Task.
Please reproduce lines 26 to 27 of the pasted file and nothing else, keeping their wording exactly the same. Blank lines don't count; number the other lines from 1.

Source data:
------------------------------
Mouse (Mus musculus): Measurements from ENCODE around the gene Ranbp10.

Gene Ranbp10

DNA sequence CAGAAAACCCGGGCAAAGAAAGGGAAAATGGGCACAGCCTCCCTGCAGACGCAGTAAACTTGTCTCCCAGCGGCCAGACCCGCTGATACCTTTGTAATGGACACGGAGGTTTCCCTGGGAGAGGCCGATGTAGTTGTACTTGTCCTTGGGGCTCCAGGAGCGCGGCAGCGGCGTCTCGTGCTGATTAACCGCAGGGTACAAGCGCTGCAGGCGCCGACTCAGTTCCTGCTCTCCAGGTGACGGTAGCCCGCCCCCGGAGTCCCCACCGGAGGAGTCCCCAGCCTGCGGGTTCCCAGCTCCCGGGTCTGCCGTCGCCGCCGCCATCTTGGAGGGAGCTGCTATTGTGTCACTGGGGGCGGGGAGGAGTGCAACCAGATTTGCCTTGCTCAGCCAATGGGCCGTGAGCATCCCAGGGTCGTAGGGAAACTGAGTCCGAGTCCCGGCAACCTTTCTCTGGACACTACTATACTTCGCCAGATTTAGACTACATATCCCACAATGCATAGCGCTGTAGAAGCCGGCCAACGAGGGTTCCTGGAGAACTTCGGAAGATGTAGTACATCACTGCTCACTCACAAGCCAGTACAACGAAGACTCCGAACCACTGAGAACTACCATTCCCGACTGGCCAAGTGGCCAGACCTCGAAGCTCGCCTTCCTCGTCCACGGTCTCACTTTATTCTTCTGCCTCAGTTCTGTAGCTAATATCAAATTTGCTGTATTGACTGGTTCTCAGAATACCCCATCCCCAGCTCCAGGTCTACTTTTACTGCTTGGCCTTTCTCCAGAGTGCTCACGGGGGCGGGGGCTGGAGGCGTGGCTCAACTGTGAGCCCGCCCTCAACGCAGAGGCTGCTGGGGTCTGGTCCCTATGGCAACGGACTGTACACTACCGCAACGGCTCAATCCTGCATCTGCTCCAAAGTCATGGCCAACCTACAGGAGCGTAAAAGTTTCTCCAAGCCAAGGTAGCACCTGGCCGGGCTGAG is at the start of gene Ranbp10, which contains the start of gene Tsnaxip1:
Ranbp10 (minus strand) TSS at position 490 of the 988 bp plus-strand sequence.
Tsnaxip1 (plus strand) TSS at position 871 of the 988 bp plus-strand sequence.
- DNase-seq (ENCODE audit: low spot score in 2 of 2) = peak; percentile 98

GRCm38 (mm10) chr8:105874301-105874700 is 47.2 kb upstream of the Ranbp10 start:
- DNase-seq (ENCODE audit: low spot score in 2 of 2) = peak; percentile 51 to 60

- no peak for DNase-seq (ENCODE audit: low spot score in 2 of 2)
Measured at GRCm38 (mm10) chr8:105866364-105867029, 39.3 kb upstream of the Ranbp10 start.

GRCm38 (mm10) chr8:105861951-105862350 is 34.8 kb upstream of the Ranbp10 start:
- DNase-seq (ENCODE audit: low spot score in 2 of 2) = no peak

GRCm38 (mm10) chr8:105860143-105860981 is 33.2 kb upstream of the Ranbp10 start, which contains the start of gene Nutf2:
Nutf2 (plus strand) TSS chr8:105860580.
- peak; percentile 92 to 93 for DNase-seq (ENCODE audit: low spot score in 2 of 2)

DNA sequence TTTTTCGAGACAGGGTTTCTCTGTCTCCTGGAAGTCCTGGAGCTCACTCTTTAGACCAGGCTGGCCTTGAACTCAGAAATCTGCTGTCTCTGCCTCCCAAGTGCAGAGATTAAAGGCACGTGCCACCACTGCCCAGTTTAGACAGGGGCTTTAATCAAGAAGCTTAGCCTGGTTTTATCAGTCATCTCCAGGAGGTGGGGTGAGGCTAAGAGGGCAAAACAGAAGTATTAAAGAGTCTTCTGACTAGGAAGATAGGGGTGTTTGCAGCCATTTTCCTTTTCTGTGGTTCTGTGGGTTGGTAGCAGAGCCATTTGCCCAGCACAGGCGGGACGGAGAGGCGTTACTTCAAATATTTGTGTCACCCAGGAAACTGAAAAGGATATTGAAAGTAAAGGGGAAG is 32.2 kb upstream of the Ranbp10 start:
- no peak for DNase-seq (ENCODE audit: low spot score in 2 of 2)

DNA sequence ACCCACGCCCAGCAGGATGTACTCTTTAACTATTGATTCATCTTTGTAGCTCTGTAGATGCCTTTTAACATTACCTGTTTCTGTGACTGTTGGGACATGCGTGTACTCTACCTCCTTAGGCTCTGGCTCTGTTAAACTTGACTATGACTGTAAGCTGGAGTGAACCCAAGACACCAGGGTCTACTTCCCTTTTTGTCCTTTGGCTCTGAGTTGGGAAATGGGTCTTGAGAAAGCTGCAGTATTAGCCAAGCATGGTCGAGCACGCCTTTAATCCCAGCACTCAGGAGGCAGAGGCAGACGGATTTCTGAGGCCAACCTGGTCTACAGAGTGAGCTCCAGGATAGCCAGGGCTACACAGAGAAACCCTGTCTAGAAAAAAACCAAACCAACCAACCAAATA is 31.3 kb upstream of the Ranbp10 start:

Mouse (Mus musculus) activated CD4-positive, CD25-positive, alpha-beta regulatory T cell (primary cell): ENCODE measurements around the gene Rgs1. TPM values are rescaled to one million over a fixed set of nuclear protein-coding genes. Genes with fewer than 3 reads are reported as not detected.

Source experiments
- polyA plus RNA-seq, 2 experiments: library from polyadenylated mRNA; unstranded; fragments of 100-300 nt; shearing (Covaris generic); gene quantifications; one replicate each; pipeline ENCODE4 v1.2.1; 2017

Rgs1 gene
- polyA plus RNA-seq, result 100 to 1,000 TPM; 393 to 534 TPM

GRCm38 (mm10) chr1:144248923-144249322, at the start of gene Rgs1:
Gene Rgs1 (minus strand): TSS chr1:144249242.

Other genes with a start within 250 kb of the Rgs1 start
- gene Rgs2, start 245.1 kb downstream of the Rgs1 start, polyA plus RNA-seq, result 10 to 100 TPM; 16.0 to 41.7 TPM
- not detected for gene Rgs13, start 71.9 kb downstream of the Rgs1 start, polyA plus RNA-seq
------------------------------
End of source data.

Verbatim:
Other genes with a start within 250 kb of the Rgs1 start
- gene Rgs2, start 245.1 kb downstream of the Rgs1 start, polyA plus RNA-seq, result 10 to 100 TPM; 16.0 to 41.7 TPM